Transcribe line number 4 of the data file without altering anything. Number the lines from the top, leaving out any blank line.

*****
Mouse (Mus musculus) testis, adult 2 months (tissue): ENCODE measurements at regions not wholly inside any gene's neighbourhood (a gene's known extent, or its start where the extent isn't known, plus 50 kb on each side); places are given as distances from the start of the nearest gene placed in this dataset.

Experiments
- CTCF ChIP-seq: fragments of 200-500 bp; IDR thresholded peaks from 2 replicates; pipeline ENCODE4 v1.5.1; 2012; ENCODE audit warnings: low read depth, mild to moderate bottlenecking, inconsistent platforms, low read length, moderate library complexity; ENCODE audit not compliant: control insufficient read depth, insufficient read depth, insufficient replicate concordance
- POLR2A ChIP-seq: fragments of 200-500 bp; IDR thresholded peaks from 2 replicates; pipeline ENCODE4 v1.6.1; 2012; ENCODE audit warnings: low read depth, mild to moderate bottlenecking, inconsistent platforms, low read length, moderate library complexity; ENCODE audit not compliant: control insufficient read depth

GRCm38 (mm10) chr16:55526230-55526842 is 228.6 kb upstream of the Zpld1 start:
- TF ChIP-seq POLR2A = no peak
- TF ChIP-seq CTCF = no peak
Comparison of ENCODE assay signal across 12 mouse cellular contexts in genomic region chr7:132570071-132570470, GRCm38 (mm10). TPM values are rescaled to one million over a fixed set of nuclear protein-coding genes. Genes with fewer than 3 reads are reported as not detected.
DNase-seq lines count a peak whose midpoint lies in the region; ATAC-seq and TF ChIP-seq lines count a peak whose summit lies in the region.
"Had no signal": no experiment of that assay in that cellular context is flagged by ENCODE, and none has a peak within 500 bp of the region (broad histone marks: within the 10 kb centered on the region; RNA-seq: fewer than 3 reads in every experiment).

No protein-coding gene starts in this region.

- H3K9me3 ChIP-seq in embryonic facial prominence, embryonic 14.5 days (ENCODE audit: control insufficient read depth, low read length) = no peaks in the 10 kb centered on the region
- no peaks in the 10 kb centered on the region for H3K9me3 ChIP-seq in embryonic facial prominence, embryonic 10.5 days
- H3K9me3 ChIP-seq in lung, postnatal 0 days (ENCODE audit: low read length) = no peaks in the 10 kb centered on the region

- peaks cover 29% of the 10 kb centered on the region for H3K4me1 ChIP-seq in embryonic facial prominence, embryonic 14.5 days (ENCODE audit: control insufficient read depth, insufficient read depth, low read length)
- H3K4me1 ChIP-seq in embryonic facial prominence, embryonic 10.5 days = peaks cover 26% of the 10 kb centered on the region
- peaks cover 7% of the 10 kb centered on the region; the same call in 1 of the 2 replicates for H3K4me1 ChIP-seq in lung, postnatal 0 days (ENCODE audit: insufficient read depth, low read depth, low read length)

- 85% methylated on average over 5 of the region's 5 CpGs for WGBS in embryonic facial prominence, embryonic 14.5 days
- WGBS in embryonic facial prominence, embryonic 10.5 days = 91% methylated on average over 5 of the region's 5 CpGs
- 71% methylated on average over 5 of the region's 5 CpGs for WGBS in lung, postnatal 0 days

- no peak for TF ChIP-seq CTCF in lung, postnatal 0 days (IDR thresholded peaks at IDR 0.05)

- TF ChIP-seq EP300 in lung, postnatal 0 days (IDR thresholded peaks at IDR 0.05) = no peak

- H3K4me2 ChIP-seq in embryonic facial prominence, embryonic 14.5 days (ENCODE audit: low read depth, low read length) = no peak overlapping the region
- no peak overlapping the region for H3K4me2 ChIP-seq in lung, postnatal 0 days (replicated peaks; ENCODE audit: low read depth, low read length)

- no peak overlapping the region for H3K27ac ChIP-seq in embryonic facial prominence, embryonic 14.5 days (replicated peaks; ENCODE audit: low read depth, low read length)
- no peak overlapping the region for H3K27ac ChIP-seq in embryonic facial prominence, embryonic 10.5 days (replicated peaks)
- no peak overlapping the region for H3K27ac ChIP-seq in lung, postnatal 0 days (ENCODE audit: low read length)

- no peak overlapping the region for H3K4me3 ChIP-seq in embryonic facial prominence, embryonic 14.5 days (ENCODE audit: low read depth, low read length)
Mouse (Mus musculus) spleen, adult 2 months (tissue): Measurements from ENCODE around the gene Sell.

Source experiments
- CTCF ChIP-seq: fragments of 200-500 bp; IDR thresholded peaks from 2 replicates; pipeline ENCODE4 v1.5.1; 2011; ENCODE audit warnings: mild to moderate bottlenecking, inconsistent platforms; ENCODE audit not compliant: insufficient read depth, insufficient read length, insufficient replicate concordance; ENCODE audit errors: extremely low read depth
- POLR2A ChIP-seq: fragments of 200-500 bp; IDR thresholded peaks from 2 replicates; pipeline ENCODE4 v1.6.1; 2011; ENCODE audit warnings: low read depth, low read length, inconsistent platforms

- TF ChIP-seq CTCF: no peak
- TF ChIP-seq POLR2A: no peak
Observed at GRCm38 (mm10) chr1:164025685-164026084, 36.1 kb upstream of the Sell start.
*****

- POLR2A ChIP-seq: fragments of 200-500 bp; IDR thresholded peaks from 2 replicates; pipeline ENCODE4 v1.6.1; 2012; ENCODE audit warnings: low read depth, mild to moderate bottlenecking, inconsistent platforms, low read length, moderate library complexity; ENCODE audit not compliant: control insufficient read depth